The Formula 1 paddock will pay its respect to the 239 passengers believed to have died aboard the missing MH370 flight ahead of this weekend’s Malaysian Grand Prix.
The Malaysian Airlines flight, which took off from Kuala Lumpur heading for Beijing, disappeared on March 8, with an announcement made earlier this week that authorities believe the plane has crashed into the Indian Ocean, with all aboard feared dead.
Drivers are expected to carry tributes on both their cars and helmets during the race, having already seen Mercedes run with the slogan “#PrayforMH370 on their car during a demo run on the streets of Kuala Lumpur.
There will also be a minute’s silence before the race gets underway, in order for drivers, mechanics, fans and officials to pay their respects.
“It's devastating to hear about it,” said former world champion and Mercedes driver Lewis Hamilton. “All you can do is pray.”
Hamilton’s compatriot and former team-mate at McLaren Jenson Button added: “It's good that the whole of the paddock are running tributes.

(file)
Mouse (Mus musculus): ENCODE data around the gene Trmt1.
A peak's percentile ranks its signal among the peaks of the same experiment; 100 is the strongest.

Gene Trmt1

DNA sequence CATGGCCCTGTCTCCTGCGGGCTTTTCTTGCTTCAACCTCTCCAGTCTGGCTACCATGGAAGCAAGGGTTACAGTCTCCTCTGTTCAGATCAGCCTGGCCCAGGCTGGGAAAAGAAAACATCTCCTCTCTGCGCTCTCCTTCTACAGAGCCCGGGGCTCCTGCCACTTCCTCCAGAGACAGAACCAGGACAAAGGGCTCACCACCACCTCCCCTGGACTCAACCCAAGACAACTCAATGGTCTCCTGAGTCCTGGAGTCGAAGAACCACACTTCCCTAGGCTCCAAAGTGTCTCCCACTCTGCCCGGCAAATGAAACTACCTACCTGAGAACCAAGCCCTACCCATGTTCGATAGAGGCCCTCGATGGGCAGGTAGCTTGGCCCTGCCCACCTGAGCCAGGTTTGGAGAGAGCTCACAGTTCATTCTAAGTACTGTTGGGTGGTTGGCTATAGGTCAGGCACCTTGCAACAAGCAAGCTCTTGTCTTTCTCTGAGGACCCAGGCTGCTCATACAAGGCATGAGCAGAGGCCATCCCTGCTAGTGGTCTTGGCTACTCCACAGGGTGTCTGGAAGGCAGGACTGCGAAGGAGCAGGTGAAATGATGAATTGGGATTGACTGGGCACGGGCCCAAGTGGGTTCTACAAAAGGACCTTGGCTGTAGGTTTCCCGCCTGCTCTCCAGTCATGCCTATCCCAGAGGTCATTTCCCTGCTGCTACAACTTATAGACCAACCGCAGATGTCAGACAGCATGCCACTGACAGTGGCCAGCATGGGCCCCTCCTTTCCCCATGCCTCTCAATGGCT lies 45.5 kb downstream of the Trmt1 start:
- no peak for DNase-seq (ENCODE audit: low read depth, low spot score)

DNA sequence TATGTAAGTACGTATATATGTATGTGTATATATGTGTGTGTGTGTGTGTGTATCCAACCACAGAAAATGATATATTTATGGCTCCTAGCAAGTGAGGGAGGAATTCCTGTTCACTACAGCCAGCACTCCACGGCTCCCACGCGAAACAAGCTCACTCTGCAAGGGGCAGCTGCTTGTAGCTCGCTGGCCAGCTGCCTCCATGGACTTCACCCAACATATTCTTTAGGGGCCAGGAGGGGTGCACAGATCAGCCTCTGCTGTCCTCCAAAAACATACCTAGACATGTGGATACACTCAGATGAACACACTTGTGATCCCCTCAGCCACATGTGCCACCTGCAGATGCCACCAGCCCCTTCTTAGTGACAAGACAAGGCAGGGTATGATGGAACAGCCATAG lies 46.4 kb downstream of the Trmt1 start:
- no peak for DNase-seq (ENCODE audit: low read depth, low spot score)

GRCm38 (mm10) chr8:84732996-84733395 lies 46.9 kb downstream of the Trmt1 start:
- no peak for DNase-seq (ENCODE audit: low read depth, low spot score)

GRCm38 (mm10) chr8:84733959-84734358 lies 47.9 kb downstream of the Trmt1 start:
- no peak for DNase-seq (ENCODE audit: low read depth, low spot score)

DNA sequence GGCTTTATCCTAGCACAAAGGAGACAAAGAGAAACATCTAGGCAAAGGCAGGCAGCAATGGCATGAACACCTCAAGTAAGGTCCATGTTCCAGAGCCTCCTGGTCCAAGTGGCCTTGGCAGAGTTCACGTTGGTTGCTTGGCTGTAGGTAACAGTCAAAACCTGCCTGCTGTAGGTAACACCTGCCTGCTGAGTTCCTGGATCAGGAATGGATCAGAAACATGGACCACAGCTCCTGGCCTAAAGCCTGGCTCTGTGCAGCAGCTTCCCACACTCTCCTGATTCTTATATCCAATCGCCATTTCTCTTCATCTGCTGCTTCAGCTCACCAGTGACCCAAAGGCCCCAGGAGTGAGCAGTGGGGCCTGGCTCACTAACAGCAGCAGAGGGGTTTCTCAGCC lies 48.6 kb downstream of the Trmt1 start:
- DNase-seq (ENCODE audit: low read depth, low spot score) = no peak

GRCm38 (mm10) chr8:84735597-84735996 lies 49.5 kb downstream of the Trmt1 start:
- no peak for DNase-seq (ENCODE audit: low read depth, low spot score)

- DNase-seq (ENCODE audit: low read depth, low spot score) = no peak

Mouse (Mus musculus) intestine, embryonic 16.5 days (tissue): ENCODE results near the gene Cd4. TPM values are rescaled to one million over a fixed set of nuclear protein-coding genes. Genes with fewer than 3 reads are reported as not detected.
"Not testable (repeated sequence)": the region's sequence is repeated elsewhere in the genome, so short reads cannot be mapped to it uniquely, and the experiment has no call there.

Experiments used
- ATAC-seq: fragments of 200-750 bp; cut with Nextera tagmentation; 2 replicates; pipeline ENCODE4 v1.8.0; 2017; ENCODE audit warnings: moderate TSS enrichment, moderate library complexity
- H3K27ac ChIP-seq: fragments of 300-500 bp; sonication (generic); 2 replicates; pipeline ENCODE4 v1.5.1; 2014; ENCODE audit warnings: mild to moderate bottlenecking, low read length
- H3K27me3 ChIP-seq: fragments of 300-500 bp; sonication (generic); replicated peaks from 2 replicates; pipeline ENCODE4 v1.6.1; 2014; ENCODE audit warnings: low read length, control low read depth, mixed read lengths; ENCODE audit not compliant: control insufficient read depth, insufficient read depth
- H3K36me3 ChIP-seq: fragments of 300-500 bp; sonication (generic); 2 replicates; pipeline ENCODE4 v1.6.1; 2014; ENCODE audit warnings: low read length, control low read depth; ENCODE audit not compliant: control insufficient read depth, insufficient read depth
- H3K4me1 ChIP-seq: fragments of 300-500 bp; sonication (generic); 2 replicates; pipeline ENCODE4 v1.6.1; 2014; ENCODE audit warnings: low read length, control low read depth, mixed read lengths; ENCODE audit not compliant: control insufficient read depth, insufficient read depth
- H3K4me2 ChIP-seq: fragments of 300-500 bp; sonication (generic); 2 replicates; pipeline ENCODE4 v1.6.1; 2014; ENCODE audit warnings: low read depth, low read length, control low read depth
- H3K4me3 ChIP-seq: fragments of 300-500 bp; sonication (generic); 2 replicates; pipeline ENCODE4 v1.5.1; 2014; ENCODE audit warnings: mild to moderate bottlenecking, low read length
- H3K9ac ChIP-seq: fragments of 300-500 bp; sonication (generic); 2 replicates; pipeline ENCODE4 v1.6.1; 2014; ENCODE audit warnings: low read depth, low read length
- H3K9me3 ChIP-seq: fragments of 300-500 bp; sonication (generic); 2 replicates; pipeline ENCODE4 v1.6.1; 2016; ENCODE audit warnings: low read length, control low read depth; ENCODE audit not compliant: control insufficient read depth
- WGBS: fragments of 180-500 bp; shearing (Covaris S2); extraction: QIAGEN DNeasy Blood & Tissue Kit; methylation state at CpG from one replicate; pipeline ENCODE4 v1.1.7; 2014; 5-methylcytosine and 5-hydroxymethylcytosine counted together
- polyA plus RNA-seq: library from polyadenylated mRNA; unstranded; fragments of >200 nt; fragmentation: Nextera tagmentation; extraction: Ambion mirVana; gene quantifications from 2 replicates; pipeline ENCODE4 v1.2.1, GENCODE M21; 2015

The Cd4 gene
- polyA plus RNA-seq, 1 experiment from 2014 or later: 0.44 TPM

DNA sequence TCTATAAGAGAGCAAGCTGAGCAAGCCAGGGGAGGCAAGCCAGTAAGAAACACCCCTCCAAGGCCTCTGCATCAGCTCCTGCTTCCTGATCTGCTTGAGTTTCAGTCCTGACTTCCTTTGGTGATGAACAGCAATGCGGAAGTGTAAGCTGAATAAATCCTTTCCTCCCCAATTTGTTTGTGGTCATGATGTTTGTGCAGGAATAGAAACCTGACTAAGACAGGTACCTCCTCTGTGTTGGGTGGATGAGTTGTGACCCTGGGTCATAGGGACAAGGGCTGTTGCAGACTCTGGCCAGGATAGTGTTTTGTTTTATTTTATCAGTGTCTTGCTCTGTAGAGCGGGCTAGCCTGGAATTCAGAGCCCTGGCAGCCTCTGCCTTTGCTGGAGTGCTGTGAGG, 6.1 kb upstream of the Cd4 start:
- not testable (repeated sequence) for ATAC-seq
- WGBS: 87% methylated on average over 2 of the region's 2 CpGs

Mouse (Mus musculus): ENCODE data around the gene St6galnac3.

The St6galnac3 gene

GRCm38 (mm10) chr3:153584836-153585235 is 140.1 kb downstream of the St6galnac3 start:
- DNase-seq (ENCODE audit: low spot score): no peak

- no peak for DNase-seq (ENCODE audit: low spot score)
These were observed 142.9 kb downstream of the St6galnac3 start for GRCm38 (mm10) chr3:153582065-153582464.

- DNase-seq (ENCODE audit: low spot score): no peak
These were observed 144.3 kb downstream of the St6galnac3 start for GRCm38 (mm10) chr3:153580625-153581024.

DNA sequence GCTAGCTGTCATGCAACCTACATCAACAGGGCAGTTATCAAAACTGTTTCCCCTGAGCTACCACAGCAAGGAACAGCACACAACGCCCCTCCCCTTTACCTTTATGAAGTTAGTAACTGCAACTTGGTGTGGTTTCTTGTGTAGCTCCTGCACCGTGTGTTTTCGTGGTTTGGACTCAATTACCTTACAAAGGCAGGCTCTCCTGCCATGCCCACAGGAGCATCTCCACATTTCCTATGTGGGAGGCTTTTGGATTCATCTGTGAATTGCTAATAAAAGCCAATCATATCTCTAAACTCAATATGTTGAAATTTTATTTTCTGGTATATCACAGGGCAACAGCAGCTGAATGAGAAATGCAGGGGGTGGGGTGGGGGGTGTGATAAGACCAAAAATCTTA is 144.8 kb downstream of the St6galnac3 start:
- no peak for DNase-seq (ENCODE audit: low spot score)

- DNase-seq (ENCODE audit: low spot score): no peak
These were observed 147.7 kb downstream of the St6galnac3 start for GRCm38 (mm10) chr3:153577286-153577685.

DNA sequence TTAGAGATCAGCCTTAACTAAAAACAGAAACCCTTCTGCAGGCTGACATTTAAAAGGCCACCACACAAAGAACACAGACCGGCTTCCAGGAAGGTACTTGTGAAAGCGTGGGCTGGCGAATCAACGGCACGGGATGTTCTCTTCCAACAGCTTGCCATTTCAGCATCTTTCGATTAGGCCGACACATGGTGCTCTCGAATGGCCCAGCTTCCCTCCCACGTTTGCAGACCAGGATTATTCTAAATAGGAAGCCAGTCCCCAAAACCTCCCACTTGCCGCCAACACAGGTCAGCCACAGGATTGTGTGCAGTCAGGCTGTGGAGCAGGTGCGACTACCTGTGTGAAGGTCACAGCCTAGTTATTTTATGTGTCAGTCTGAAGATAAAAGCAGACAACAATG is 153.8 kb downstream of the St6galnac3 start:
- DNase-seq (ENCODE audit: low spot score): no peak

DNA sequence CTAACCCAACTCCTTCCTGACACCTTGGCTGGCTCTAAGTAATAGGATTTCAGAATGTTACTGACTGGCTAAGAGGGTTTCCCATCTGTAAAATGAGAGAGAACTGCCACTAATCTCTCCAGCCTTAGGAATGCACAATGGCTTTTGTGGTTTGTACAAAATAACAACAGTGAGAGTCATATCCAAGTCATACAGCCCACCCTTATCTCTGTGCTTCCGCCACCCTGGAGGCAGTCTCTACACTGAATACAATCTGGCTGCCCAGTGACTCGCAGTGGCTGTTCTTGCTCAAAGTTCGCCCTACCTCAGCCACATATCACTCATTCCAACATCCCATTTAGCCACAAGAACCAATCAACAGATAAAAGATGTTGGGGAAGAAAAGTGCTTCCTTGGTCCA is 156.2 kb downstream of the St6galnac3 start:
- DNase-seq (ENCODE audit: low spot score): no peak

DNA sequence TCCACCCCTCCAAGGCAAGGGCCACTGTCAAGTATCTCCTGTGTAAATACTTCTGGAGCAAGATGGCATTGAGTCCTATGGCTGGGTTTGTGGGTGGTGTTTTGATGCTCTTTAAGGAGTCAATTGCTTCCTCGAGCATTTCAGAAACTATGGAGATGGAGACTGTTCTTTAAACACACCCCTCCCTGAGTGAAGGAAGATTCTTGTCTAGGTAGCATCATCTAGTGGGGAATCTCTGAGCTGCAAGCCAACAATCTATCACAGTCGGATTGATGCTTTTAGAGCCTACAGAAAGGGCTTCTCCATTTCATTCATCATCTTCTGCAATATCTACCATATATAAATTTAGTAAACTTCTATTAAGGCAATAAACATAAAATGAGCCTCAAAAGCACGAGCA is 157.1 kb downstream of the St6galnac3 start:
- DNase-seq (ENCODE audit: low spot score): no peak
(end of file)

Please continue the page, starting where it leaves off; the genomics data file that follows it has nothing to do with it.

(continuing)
“It's devastating. I really feel for all the families. We will do all we can. It'll be difficult this weekend for all the Malaysian people.”
With hope quickly fading that any survivors would be rescued, Malaysian prime minster Najib Razak announced on Monday that “ beyond reasonable doubt” the plane crashed into the Indian Ocean, killing all aboard flight MH370, with further reports coming out of Australia on Friday revealing a search plane has seen debris in the Indian Ocean.
Hamilton’s team-mate at Mercedes Nico Rosberg, who won the season-opening Australian Grand Prix and topped practice times on Friday, said: “I've experienced first-hand how everybody in Malaysia is thinking of families and friends.
“There are billboards and signs here with people who have put stickers up with messages on them.”
Race organisers decided to cancel a planned concert set to feature Christina Aguilera and Rain, choosing to tone done events across the weekend due to the national tragedy. However, they remain keen to demonstrate how strong Malaysia is by bringing the public together in support of those affected by the crash.
Razlan Razali, CEO of the Sepang circuit, said: “We remind ourselves that this is a huge international event, regardless of our state of mourning.
“The world will be on us to see how fragile or how strong [we are]. So we have a huge responsibility to put on a good show.”